- Policy has faced criticism amid limited pick up in prices
- Harvard's Rogoff says policy works, just not in this setting
Negative interest rates don’t work in stimulating large economies, according to former Bank of England policy maker Adam Posen.
“Negative rates are a size issue -- they work for small economies, they don’t work for large,” Posen said in a “Bloomberg Surveillance” interview with Tom Keene and Francine Lacqua. “If you are Japan or Italy, you’ve got a bunch of savers who are very stick-in-the-mud, and negative rates are just not going to do very much because the capital-flows aspect is a small aspect. And you are just going to get the negative political backlash.”
The comments by Posen, now president of the Peterson Institute for International Economics, come amid increasing financial-market unease over the use of negative interest rates and limited signs that inflation is responding. The European Central Bank cut its deposit rate below zero in June 2014 while Japan adopted the policy earlier this year.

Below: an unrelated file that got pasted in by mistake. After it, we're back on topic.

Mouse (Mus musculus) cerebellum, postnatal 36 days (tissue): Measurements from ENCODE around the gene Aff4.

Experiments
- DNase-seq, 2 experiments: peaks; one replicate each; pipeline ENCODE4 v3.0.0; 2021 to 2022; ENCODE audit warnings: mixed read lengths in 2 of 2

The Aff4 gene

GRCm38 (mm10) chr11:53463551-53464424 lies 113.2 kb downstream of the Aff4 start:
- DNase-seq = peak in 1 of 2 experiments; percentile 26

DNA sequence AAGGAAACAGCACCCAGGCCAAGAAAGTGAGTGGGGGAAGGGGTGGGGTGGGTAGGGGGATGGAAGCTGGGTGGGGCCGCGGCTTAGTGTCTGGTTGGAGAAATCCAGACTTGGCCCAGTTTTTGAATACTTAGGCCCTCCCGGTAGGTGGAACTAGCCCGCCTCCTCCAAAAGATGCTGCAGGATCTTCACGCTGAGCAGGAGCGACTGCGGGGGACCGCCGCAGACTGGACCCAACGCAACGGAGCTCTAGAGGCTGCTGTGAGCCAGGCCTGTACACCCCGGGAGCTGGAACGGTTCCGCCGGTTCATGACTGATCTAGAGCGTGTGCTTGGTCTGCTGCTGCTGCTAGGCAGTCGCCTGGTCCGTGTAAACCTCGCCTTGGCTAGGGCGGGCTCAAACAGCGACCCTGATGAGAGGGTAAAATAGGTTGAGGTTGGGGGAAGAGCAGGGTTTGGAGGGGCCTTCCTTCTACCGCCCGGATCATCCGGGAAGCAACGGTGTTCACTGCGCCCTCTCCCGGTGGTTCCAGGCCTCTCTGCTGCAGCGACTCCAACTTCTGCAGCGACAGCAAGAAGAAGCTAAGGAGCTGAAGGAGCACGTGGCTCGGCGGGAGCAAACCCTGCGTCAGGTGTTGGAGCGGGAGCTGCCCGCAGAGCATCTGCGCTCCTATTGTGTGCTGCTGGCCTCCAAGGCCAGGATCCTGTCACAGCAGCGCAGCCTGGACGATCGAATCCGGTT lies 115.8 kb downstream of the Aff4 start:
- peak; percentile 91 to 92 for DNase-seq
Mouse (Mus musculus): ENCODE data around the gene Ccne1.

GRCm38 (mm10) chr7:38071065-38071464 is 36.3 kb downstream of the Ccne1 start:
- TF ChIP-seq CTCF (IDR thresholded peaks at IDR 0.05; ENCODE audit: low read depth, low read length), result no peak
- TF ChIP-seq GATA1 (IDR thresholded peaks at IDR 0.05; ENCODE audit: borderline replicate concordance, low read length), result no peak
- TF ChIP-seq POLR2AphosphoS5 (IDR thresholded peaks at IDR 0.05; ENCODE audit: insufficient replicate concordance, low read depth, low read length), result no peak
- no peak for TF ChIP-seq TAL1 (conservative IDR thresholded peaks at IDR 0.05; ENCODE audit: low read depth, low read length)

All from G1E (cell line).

While the efficacy of negative rates comes down to context, Harvard Professor Kenneth Rogoff had little encouragement to give policy makers in the same television interview.
“I completely disagree with Adam about their not being ultimately effective, but they are not effective in this environment,” he said. “We have to have a framework in which negative rates can effectively work, where they can be open ended, where you cleared the way of various institutional obstacles -- and they haven’t done that.”